Waspi: Women affected by state pension age rise should get compensation – ombudsman – BBC News

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We’ve just been pouring over the report into the potential injustices resulting from changes to women’s retirement age. Let’s take a quick look at some of its key points:

Women’s complaints: The report says women complained to them that the Department for Work and Pensions (DWP) did not communicate changes to their State Pension age well enough.

Communication failings: Women also say they the DWP didn’t communicate well enough how many National Insurance qualifying years they needed for a full state pension. The DWP’s failure to communicate changes in 1995 “negatively affected complainants’ sense of personal autonomy and control over their finances”.

However, failings in DWP’s communication about National Insurance qualifying years didn’t lead to an injustice, the report says.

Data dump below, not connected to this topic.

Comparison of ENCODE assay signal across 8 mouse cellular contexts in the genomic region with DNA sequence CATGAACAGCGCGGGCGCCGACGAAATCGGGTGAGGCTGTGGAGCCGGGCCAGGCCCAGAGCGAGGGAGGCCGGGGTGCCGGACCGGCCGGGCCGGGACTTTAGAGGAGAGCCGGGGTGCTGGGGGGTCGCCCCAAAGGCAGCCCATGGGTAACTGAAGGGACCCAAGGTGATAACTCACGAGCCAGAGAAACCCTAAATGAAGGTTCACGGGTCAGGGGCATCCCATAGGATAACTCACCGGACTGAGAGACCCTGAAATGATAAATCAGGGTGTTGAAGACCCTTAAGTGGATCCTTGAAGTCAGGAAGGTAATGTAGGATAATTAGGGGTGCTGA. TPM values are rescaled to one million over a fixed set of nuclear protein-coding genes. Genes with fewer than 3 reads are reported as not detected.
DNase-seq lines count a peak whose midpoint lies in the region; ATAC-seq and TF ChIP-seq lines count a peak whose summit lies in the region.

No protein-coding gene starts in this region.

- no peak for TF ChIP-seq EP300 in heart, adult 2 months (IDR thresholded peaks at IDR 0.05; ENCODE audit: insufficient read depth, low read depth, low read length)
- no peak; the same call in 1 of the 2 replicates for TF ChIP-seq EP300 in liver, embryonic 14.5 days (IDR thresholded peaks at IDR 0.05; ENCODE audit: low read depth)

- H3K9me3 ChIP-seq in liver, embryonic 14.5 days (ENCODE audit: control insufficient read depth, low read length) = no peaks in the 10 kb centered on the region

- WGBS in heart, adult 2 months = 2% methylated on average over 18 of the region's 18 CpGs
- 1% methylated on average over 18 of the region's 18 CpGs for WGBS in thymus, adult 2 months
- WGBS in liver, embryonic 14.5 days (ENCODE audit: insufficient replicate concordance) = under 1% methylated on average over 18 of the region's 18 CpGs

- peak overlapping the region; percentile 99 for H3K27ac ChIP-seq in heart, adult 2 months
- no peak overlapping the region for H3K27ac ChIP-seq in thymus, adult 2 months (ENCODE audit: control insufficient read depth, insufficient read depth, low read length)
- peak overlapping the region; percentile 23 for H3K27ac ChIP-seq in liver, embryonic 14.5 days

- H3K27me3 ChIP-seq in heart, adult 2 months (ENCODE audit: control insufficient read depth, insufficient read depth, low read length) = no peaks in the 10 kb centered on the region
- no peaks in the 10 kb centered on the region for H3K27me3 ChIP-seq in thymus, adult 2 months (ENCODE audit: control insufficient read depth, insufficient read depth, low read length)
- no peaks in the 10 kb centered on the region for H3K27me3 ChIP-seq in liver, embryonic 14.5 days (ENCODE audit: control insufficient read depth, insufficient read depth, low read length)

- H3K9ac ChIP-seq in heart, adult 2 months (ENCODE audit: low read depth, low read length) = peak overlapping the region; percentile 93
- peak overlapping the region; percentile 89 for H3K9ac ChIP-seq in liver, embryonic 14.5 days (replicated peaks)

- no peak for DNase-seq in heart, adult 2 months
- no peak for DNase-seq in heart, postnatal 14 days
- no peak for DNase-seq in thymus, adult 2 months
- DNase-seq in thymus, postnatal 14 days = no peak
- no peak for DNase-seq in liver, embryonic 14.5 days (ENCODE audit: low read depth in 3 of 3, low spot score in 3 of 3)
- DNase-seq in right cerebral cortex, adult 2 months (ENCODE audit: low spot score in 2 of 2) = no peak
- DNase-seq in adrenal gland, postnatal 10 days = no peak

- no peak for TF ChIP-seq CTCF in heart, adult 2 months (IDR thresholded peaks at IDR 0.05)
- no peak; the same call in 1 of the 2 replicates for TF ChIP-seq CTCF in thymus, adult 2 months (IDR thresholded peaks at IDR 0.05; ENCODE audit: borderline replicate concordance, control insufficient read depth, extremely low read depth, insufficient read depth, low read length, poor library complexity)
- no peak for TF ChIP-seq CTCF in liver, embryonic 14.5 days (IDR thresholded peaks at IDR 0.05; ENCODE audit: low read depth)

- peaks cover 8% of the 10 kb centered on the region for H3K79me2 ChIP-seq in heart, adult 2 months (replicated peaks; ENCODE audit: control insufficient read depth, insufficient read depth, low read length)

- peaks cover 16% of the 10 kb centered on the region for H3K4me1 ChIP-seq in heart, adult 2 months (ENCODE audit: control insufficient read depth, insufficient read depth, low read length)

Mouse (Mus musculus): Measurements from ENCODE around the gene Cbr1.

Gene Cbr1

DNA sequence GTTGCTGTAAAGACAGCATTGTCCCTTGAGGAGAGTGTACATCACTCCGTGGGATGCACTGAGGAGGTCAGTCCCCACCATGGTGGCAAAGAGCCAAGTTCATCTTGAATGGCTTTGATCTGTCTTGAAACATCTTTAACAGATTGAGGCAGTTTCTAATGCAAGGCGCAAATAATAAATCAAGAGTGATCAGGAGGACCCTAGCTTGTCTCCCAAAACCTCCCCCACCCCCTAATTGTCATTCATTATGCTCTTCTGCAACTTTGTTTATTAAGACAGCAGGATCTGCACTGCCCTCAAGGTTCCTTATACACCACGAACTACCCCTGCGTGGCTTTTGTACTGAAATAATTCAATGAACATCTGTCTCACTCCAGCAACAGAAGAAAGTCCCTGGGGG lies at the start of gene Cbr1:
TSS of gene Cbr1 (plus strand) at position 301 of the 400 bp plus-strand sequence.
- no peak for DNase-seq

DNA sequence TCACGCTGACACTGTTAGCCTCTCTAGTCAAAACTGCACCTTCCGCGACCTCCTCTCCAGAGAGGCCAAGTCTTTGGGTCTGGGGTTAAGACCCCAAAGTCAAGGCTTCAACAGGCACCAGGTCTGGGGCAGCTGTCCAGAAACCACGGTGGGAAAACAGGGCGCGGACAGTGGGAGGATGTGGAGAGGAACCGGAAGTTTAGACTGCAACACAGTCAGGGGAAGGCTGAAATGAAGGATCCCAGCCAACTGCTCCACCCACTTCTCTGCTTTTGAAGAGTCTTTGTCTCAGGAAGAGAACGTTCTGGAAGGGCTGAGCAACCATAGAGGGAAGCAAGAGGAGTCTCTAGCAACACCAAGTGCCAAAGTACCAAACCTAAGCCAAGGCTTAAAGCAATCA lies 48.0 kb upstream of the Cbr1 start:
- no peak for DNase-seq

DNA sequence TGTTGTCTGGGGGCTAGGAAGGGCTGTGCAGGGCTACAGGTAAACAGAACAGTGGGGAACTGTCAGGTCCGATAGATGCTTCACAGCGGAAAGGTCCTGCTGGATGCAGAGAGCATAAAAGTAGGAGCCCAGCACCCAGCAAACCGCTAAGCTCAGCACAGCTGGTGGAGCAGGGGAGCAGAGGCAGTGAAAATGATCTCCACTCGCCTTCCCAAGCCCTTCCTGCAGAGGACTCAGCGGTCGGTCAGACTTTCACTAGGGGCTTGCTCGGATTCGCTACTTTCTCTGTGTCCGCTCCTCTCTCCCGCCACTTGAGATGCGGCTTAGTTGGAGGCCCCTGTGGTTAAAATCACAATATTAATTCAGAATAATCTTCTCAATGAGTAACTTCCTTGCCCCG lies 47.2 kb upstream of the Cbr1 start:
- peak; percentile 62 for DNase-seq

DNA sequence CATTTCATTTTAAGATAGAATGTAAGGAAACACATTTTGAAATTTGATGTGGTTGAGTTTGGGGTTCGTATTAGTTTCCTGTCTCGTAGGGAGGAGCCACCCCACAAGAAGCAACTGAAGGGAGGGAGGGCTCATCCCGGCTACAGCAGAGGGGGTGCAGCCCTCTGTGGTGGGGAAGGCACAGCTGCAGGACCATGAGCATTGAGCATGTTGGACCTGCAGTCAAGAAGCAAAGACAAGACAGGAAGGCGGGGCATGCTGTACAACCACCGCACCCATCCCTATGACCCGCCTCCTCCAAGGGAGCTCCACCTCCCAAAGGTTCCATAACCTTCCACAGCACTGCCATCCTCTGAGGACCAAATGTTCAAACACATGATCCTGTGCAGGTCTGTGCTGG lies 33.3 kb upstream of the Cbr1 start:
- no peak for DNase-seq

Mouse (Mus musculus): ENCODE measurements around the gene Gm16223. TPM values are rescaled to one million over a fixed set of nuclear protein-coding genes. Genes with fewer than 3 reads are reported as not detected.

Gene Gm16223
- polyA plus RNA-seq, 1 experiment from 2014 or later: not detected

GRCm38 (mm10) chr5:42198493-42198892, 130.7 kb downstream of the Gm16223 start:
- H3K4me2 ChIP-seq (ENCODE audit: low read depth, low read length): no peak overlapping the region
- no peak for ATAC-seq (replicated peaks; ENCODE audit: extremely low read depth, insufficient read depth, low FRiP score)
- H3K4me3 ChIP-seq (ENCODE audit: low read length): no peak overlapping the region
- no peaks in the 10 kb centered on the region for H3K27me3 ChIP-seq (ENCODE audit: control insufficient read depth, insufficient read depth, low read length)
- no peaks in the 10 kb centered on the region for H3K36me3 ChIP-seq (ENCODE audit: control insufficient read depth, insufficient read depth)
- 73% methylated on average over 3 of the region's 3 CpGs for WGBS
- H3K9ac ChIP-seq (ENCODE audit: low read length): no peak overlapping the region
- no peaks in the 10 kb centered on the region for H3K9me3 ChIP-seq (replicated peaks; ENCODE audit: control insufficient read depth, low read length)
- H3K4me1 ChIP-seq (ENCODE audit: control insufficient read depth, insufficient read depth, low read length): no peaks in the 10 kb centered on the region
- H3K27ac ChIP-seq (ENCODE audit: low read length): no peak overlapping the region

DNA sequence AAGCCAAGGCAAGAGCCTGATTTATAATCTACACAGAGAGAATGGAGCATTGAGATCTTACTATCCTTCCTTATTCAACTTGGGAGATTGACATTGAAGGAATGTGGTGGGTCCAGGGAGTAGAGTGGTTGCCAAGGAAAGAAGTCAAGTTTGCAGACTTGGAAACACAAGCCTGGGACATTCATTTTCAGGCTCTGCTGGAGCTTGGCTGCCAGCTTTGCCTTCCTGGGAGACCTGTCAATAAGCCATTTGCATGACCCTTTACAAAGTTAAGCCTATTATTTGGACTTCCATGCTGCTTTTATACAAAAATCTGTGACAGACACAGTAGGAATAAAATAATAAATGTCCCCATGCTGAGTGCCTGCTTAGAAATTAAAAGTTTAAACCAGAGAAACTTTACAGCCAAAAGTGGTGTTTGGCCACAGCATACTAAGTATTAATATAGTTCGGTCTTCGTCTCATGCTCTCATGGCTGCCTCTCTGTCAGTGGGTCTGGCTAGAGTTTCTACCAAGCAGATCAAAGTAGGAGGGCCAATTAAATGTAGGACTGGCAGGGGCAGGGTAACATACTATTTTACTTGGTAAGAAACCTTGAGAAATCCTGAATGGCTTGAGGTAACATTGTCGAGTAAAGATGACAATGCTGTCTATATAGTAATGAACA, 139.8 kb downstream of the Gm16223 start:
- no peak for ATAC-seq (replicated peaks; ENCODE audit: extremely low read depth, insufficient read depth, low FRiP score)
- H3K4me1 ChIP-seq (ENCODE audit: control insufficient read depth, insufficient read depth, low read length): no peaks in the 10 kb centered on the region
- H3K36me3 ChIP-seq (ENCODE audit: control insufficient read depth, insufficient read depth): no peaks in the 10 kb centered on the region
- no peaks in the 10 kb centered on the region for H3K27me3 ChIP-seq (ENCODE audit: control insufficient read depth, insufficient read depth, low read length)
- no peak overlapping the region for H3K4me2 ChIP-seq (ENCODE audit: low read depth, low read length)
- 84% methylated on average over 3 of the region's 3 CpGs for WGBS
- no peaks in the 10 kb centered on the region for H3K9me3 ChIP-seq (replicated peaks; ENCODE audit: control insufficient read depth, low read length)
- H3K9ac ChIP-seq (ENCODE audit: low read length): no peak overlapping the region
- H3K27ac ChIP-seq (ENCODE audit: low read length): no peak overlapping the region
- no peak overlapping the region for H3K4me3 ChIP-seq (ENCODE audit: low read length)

Gap in awareness and understanding: The analysis outlines that in 2004, information “was not reaching the people who needed it most” and later in 2006, a survey showed “too many” women still thought their state pension age was 60.

On National Insurance qualifying years, research showed that too many people did not understand how the new state pension affected them. The research was highlighted to the DWP by the National Audit Office, but it failed to use it to improve its approach.

Complaints process: The Independent Case Examiner (ICE) and DWP’s complaint handling process caused women stress and anxiety, the report notes.

The DWP did not “adequately investigate and respond to complaints”, it finds, but it did not find failings in ICE’s complaint handling.

Failings in DWP’s complaint handling caused unnecessary stress and anxiety, the report says.

Remedies: Its authors say that as they have reason to believe the DWP “will not take steps to put things right”, they will present the report to Parliament. The ombudsman says the DWP’s refusal to comply was “unacceptable”.

Stay with us for more analysis and reaction.





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